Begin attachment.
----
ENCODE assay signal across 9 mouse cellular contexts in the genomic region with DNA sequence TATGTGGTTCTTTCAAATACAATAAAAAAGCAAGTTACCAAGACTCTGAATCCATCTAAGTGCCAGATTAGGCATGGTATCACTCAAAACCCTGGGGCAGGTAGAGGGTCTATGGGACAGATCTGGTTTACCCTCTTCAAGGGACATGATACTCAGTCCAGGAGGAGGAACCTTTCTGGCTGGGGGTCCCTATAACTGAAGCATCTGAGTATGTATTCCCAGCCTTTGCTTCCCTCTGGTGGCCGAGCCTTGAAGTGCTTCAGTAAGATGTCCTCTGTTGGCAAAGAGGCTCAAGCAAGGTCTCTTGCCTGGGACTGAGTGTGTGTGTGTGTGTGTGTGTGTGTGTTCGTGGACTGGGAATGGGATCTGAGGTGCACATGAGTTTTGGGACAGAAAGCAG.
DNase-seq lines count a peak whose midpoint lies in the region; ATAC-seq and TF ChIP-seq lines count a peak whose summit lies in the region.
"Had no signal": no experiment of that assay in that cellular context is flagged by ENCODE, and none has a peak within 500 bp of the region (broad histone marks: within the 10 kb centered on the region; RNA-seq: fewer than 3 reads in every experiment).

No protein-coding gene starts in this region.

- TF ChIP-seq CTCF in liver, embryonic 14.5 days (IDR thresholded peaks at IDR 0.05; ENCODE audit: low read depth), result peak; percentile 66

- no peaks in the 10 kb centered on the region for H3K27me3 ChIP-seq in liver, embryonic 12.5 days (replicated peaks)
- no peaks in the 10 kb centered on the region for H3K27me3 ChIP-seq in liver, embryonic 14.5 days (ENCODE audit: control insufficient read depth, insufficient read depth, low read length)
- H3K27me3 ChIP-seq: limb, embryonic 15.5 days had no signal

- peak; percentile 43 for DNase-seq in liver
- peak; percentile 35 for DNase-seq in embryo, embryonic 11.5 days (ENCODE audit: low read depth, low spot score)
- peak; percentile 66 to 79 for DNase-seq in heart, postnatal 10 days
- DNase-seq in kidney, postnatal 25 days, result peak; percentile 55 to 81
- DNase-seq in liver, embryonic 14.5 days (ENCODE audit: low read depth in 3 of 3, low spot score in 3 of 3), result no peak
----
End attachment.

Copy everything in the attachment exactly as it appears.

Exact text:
ENCODE assay signal across 9 mouse cellular contexts in the genomic region with DNA sequence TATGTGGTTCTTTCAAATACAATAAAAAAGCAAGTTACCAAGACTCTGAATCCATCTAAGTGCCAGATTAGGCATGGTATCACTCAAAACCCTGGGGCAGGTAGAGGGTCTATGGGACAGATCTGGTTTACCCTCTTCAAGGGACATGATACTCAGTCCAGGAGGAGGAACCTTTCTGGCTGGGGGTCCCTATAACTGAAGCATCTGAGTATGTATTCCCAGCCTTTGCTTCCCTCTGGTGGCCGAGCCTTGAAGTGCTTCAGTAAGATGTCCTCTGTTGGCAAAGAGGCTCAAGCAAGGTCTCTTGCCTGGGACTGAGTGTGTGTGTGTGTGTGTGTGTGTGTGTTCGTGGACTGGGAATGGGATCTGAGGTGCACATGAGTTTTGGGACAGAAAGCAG.
DNase-seq lines count a peak whose midpoint lies in the region; ATAC-seq and TF ChIP-seq lines count a peak whose summit lies in the region.
"Had no signal": no experiment of that assay in that cellular context is flagged by ENCODE, and none has a peak within 500 bp of the region (broad histone marks: within the 10 kb centered on the region; RNA-seq: fewer than 3 reads in every experiment).

No protein-coding gene starts in this region.

- TF ChIP-seq CTCF in liver, embryonic 14.5 days (IDR thresholded peaks at IDR 0.05; ENCODE audit: low read depth), result peak; percentile 66

- no peaks in the 10 kb centered on the region for H3K27me3 ChIP-seq in liver, embryonic 12.5 days (replicated peaks)
- no peaks in the 10 kb centered on the region for H3K27me3 ChIP-seq in liver, embryonic 14.5 days (ENCODE audit: control insufficient read depth, insufficient read depth, low read length)
- H3K27me3 ChIP-seq: limb, embryonic 15.5 days had no signal

- peak; percentile 43 for DNase-seq in liver
- peak; percentile 35 for DNase-seq in embryo, embryonic 11.5 days (ENCODE audit: low read depth, low spot score)
- peak; percentile 66 to 79 for DNase-seq in heart, postnatal 10 days
- DNase-seq in kidney, postnatal 25 days, result peak; percentile 55 to 81
- DNase-seq in liver, embryonic 14.5 days (ENCODE audit: low read depth in 3 of 3, low spot score in 3 of 3), result no peak